What is the real future of food?
It is predicted that by 2050 there will be around 9 billion people to feed on our planet. With the current state of agriculture which relies mostly on non-renewable resources, we are still struggling to feed the current population and destroying natural environments in the process. If we want to prevent a total disaster, there needs to be a radical shift towards more sustainable food production which will rely on renewable resources. The biggest challenge of that will be maintaining the necessary yield to feed the world population. In case if you’ve ever wondered what the future food will look like, here are a few new ideas currently being developed by scientists worldwide.
1. Meat out of plants
The Food and Agriculture Organization of United Nations estimates that the livestock sector contributes 18% of global greenhouse gas emissions. That’s more than all trains, planes and automobiles on the planet! Also, 35% of the food that we produce goes to feed all the livestock. Switching to plant-based protein sources instead of using animal protein would drastically reduce the greenhouse emission levels and the negative impact huge animal farms have on the environment. Companies like Beyond Meat are working with protein from plants like pea or soy. Putting it through a process which aligns the molecules similar to alignment in animal’s muscles. It is done by applying heating, cooling and pressure. They are working on creating plant-based replacements for beef, chicken and several other types of meat. What is also interesting is that they are enriching it with other plant-based nutrients which normally are not present in meat. Can you imagine eating a steak that contains the nutrients of salad and potatoes inside it? From the reactions that are already available, it looks like they are really close to making it practically indistinguishable from real meat!
As you probably know, insects are already a big part of people’s diets in different parts of the world like Africa or Asia. For many of those cultures it’s the main source of animal protein they get during a day. It is true, bugs are a great source of protein. They are also a much more efficient to produce as a source of food: 10 pounds of feed produce only 1 pound of beef protein, whereas for the same amount of feed you could have up to 6 pounds of insect protein! Other than this only 40% of the cow is edible while for example, you can eat up to 80% of a cricket. Resources requirements and water usage is also much smaller for producing insect protein. This results in less pollution and less habitat destruction. What’s really cool is that you don’t have to eat the bugs by themselves- they can be ground up and added as a replacement for meat to create really tasty dishes! We can expect that as our civilisation progresses and more efficient sources of protein are needed, the regular diet of an average person will definitely include insects in one form or another.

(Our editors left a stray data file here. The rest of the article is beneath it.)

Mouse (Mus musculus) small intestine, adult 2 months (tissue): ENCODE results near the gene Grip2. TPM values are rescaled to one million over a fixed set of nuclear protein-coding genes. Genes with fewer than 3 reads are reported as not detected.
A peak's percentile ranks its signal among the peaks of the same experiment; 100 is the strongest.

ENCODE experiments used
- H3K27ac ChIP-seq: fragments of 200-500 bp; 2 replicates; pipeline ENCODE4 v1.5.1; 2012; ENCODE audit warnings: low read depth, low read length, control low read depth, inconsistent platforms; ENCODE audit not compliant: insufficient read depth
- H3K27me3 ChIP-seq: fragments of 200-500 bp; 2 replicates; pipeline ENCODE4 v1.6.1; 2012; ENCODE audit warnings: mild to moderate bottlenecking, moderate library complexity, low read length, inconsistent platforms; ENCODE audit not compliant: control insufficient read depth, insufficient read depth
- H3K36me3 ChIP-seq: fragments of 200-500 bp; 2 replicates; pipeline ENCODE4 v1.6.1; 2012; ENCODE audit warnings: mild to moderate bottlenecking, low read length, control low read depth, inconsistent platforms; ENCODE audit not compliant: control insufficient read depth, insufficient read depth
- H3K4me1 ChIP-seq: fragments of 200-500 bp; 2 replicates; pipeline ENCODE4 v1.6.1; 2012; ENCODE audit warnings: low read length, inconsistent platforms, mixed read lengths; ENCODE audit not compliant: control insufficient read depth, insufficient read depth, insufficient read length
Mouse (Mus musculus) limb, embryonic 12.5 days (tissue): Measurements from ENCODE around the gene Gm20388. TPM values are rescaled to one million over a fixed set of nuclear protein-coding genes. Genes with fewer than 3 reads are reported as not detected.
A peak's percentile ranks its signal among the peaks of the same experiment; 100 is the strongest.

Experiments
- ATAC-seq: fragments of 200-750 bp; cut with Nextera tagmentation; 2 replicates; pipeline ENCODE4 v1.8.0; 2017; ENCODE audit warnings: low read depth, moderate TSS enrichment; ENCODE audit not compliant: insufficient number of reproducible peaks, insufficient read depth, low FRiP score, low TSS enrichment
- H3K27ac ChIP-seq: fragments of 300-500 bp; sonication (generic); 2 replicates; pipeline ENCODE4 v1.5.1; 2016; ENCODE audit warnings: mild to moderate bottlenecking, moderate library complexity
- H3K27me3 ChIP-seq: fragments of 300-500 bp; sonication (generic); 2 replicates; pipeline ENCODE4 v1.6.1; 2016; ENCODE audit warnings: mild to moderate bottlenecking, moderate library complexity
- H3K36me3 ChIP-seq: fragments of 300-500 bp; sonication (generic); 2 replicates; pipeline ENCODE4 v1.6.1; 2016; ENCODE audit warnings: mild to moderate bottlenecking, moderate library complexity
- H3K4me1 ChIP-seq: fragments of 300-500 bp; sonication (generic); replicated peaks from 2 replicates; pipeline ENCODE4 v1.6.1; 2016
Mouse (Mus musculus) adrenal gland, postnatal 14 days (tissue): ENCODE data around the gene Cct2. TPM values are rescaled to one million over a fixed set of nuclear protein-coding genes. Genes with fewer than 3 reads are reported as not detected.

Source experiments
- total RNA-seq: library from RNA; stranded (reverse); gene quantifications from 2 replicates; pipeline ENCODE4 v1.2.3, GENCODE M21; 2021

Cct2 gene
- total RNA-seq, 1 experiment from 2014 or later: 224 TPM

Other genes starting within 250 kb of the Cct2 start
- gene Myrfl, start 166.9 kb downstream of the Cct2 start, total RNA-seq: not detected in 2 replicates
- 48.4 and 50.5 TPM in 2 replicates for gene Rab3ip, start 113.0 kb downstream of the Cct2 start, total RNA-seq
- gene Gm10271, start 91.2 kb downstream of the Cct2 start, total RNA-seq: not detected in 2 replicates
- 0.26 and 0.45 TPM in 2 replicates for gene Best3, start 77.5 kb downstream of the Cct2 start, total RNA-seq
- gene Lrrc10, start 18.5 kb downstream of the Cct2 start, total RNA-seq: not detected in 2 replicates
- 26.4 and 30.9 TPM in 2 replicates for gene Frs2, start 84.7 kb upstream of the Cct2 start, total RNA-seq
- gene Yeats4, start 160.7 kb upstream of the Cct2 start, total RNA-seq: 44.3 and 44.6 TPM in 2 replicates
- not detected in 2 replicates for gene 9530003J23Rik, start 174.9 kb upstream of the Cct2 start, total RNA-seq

Fun fact: Did you know that all processed food contains some amounts of bugs inside? For example, peanut butter can contain up to 30 fragments per 100 grams, while chocolate can contain even double of that!
3. Vertical farms
The idea of vertical farms was originally inspired by New York rooftop gardens. Students of the University of Columbia started looking at how much available rooftop space there was in Manhattan. They asked a question: What percentage of the New York population can we feed solely from the rooftop crops? Their results were disappointing; they could only feed 2% of the city. Even though the idea of rooftop garden farms was a failure, the idea of growing vertically hasn’t gone to waste and prof. Dickson Despommier was the person who has literally taken it to another level. A traditional horizontal farm only grows plants at one level, where on a vertical farm it is possible to grow on many different levels, which leads to much more density per square meter. Other benefits of vertical farming include the ability to harvest daily or better control over the variables as it is an indoor farm. All environmental problems are a thing of the past as the crops are secure from risks like droughts, insects, or floods. The controlled environment of a vertical farm allows for not using pesticides and growing food all year round even in places where it would normally be impossible. Not to mention the massive amounts of water that is being saved when farming in a closed circuit. It is definitely a trend that is going to be more common in the food industry because of the sustainability, water conservation, and more control over the crops it offers.
We are proud to be one of the companies which offer a partial solution to our current environmental issues. Switching to a powdered food diet eliminates a lot of waste production coming from agriculture or livestock. The efficient packaging also contributes to reducing the amounts of food related trash in general. Queal also doesn’t have to be refrigerated, which saves on energy consumption. The long shelf-live greatly reduces the amount of food thrown out. (In The Netherlands, up to 25% of food is thrown out due to their expiration date!) If we take into account the weight-to-nutrient ratio, Queal is definitely considerably efficient in terms of transportation as well. There’s more work to be done, but we’re absolutely working on making Queal an even more sustainable source of food in the future!
Here are even more crazy food examples we will probably eat in the next 20 to 50 years: meat created in a lab, algae, quinoa, emmer wheat, minor millets, peach palm, giant swamp taro, sea buckthorn, and the list goes on and on.
So what are your thoughts on this? Are you ready to eat insects or plant meat, or would you rather have a drink of Queal? 😉
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